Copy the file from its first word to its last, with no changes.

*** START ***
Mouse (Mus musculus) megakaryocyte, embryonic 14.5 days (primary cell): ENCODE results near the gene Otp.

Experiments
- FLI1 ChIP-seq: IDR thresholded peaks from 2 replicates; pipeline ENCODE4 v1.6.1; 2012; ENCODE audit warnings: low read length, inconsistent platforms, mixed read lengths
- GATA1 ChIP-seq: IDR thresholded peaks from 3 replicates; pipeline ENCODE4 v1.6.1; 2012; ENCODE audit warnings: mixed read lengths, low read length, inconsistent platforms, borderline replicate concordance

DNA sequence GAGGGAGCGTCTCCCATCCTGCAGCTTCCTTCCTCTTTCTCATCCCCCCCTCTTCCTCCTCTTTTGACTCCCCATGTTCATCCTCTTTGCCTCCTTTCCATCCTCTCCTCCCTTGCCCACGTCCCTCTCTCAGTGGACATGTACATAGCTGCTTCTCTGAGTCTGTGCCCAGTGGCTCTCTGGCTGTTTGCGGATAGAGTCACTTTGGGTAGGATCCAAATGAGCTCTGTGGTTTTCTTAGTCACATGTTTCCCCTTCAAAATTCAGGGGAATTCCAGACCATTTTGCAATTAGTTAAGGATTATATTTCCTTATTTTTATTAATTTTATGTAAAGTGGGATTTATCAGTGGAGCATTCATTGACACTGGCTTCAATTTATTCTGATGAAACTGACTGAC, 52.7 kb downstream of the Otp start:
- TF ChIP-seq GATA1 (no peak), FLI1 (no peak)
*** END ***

Mouse (Mus musculus) megakaryocyte, embryonic 14.5 days (primary cell): ENCODE results near the gene Otp.

Experiments
- FLI1 ChIP-seq: IDR thresholded peaks from 2 replicates; pipeline ENCODE4 v1.6.1; 2012; ENCODE audit warnings: low read length, inconsistent platforms, mixed read lengths
- GATA1 ChIP-seq: IDR thresholded peaks from 3 replicates; pipeline ENCODE4 v1.6.1; 2012; ENCODE audit warnings: mixed read lengths, low read length, inconsistent platforms, borderline replicate concordance

DNA sequence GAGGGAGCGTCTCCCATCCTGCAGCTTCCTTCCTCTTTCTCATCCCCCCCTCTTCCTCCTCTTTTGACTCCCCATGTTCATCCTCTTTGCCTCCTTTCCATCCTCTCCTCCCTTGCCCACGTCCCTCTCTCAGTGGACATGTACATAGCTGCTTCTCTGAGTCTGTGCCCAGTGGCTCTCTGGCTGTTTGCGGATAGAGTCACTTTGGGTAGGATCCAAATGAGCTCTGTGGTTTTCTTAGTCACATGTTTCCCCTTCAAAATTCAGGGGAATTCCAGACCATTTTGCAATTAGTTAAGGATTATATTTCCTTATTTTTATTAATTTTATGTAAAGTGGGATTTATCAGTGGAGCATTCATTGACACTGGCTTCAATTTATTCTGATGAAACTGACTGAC, 52.7 kb downstream of the Otp start:
- TF ChIP-seq GATA1 (no peak), FLI1 (no peak)